May is Older Americans Month, and this week we take a look at Alzheimer’s, a disease that affects more than five million older Americans, including 130,000 Arizonans. According to the Alzheimer’s Association, women age 65 and older are two times more likely than men to develop the disease. It is now the 5th leading cause of death in Arizona.
With a rise in the number of those who suffer from Alzheimer’s, more people are being placed in the role of caretaker. Caring for someone with Alzheimer’s can be exhausting, both mentally and physically. The labor of love can be more challenging due to incidents of wandering by those with Alzheimer’s or some other form of dementia.
The Department of Economic Security (DES) Division of Aging and Adult Services (DAAS) wants to provide you with the resources necessary to help keep your loved one safe. DES Adult Protective Services (APS) Program Manager, Joei O’Grady, says there are various strategies family members and caregivers can use to prevent wandering. O’Grady recommends the following:
- Maintain a routine to provide a source of structure
- Plan activities around the time when the individual is most likely to wander
- Use reassuring language if the individual feels lost, abandoned or disoriented
- Ensure all basic needs are met
- Place locks out of the line of sight
If those measures fail, O’Grady says, call family and friends to see if they’ve seen the missing person; check with local hospitals, then call the police. It’s helpful if you have an up-to-date photo. Tell police about specific behavioral tendencies or medical conditions. Once police take the report and have exhausted all other resources, they may activate the state’s Silver Alert System. Silver Alerts are issued for those 65 and older who are in imminent danger because of their health or other issues. Silver Alerts are issued via social media, local news outlets and highway message boards for further dissemination to the public.
“Once an alert has been issued, we [APS] cross-check the report with the Arizona Adult Protective Services System (AZAPSS) to see if there is an open case for the individual,” says O’Grady.
AZAPSS contains information related to cases of alleged senior neglect and/or abuse. If there is a match, the information is forwarded to authorities conducting the search.
The Tempe Police Department has gone a step further to help people find lost loved ones. They created a new program called Tempe Endangered and Missing Reunite. TEAM Reunite is for anyone in the city who may be inclined to wander due to dementia or cognitive impairment. Once someone is registered, the information is entered into a secure police data base which can be accessed by officers directly from their patrol vehicles. Having this access reduces the time between filing a report and the start of the search by authorities.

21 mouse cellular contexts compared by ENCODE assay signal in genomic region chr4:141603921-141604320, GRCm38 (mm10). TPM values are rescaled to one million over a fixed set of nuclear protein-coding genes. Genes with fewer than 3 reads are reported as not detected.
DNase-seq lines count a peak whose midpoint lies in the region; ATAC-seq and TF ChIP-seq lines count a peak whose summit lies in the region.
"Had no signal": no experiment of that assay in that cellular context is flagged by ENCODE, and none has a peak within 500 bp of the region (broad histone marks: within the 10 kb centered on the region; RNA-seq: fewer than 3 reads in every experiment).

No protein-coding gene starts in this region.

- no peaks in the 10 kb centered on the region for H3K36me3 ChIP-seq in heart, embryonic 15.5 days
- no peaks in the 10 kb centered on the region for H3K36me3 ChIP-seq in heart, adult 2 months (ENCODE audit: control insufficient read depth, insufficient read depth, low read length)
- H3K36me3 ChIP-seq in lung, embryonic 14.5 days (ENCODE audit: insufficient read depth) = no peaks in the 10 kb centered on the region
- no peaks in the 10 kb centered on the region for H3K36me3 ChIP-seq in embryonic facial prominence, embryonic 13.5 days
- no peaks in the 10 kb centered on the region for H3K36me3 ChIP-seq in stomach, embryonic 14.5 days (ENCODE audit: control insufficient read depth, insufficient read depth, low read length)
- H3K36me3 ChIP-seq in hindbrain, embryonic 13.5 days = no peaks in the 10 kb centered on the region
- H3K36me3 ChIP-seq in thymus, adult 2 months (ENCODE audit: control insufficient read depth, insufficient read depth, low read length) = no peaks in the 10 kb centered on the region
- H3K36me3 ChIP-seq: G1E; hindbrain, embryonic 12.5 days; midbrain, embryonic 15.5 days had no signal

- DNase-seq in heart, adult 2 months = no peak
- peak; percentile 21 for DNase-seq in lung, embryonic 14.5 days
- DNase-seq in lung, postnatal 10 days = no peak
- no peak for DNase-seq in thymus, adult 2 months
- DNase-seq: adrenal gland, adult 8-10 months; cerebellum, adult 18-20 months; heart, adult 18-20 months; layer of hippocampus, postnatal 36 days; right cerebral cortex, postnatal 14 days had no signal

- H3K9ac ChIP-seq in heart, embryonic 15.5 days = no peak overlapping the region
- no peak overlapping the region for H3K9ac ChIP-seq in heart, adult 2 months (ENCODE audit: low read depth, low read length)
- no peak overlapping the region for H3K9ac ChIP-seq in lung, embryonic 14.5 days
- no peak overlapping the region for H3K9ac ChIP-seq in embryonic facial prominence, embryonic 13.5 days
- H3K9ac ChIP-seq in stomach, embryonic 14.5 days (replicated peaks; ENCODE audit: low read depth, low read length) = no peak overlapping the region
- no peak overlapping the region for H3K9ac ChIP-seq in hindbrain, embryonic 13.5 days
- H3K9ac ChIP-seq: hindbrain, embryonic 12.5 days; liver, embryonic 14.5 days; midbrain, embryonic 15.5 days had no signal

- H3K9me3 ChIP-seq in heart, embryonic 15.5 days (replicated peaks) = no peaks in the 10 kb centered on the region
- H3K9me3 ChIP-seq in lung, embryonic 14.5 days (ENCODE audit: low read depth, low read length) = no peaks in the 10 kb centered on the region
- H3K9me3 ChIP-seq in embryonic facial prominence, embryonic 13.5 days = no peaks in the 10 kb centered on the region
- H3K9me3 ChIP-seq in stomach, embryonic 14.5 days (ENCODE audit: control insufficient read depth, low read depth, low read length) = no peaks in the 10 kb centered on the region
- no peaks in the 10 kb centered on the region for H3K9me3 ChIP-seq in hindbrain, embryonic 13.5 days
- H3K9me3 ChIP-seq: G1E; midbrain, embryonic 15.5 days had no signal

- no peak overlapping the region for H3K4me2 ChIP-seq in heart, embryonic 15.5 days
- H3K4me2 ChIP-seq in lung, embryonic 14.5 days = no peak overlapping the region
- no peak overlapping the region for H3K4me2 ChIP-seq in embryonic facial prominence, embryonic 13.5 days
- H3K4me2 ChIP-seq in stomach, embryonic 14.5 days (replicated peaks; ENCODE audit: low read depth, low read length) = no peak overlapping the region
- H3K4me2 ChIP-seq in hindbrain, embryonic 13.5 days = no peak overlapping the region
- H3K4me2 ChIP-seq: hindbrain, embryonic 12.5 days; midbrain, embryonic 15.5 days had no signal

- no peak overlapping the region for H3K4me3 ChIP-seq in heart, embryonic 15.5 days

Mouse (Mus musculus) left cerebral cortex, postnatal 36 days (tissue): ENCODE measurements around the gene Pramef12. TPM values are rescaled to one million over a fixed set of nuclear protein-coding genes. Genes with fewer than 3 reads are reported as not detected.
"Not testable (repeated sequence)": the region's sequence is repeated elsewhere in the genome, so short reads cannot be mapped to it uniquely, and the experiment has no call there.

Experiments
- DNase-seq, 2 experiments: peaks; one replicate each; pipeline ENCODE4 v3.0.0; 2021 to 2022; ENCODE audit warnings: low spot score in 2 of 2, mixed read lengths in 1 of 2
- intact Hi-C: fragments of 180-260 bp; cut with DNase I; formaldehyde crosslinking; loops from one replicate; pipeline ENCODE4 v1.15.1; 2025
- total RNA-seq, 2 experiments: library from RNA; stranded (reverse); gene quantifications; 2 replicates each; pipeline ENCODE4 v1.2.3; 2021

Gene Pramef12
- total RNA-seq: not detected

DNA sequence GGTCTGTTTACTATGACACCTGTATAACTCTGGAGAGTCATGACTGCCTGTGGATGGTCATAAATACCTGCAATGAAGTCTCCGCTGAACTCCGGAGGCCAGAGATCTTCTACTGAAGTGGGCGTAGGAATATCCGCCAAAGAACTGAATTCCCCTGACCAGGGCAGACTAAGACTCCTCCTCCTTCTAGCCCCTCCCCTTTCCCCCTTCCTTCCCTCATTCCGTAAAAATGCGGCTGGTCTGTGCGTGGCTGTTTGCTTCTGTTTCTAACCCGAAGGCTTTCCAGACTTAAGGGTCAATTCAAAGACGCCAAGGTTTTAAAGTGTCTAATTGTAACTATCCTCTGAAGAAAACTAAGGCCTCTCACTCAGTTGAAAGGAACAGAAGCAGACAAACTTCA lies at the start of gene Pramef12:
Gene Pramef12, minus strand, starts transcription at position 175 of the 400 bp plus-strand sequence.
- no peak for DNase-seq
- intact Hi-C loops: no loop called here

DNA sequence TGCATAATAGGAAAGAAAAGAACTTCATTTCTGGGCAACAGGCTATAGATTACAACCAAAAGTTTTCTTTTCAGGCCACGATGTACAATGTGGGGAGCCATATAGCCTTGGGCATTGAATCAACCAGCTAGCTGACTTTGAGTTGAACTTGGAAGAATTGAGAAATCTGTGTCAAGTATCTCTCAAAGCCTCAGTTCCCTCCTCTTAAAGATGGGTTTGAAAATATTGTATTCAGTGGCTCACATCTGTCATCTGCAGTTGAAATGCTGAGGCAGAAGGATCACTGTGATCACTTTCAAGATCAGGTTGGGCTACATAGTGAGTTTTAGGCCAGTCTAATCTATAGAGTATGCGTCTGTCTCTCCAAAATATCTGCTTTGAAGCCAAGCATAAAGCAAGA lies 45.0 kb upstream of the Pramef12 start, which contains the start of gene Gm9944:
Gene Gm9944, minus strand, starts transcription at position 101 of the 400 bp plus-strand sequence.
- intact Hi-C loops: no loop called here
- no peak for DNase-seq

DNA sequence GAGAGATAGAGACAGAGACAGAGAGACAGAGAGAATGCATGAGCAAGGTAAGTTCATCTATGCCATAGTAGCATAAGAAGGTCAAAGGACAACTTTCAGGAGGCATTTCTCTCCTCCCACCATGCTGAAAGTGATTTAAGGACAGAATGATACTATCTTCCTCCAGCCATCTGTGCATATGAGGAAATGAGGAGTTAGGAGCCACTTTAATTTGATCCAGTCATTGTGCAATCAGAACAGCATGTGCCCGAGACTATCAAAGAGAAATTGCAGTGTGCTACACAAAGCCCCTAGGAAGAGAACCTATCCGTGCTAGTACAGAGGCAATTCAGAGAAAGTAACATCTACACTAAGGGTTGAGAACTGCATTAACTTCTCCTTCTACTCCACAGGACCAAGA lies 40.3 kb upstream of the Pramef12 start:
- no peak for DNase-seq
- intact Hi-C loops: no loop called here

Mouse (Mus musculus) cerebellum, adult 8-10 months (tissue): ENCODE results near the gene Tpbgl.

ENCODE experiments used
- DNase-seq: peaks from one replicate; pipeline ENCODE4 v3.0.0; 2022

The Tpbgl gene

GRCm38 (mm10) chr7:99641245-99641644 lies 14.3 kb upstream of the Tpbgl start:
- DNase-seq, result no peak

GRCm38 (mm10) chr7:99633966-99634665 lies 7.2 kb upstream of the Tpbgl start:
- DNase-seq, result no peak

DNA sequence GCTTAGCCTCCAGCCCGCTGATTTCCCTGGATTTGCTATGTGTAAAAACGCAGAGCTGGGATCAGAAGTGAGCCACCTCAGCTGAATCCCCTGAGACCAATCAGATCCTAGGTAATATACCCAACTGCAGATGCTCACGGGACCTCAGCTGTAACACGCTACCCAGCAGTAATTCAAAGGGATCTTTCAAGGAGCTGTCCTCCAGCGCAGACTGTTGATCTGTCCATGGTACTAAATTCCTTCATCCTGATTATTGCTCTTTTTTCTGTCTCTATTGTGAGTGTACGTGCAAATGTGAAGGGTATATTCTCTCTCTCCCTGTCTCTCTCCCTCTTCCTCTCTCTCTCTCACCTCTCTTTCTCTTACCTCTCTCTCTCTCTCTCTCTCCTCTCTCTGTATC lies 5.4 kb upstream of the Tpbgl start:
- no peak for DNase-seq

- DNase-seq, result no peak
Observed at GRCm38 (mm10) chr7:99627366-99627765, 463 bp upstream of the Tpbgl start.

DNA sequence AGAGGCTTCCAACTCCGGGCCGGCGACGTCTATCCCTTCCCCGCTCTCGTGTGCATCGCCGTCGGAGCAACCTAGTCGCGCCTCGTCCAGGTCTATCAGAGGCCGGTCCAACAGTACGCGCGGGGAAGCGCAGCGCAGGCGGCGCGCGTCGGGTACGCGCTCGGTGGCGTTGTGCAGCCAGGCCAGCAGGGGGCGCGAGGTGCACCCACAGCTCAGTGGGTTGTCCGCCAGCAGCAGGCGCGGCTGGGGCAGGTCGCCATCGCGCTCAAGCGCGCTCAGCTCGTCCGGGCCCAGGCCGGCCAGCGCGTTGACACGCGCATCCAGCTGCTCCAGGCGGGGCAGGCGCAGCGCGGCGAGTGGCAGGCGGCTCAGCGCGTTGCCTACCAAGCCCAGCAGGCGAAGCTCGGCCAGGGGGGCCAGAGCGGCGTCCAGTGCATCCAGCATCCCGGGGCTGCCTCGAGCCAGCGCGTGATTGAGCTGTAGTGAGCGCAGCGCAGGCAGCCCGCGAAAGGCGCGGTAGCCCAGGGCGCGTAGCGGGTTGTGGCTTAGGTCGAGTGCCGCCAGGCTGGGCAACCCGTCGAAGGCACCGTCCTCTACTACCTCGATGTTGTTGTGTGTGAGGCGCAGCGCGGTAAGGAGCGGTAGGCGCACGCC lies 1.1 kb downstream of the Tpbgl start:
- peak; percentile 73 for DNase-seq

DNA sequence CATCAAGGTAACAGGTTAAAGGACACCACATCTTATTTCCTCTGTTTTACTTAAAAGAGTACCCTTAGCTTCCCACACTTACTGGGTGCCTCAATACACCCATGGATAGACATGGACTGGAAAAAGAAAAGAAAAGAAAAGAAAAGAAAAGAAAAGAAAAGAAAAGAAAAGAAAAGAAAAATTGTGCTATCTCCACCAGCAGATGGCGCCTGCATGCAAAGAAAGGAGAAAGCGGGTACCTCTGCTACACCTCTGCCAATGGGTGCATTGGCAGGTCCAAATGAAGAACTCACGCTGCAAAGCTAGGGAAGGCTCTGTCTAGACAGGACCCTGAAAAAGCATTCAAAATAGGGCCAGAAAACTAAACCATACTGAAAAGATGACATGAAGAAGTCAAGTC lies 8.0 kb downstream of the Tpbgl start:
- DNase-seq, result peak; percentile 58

Registration is free and is open to Tempe residents, visitors, students or those who work in Tempe, regardless of age or medical condition. To ensure the information is current, the family caregiver will receive an alert on the registered individual’s birthday. This serves a reminder for them to update the individual’s file. However, the responsible party does not have to wait until the individual’s birthday to make necessary updates.
“Another great feature of this program is that officers can access the on-file information if they encounter an individual who may seem disoriented,” said Megan Hanks, Tempe Police Department Volunteer Coordinator. “In cases such as these, the family member may not realize the person is missing.”
Hanks, whose grandfather suffered from dementia and wandered, helped start the program in Tempe. She says leaders of other Arizona cities have expressed interest in adopting similar programs.
Members of the Arizona Alzheimer’s Task Force who worked on the Arizona Alzheimer’s State Plan identified five main goals to support those who suffer from dementia, and their caretakers. The goals include maximizing public awareness; developing new and enhancing existing supports for patients and families; expanding a dementia-capable workforce in Arizona; advancing and disseminating research and creating a dementia-capable system in our state.
Task Force member and Arizona State Representative, Heather Carter, who also chairs the House Committee on Health, believes the cure will be found in Arizona, due to the large number of internationally-renowned Alzheimer’s researchers working here, and what she calls a “robust” bank of brain donations in the state.
For more on living with Alzheimer’s and the latest on research, caregiving and other resources, visit the Alzheimer’s Association website.
Coming up next week: Keeping vulnerable adults safe from financial predators as we continue to celebrate Older Americans Month.
The 2017 Older Americans Month (OAM) theme is Age Out Loud, giving aging a new voice. This theme highlights many significant trends. Older Americans are now working longer, learning and trying new things, and engaging in their communities more. They’re taking charge and becoming more independent by advocating for themselves and each other. OAM 2017 is a perfect time to recognize and celebrate what aging is like today.
See Governor Ducey’s Older Americans Month proclamation.
By Vance Phillips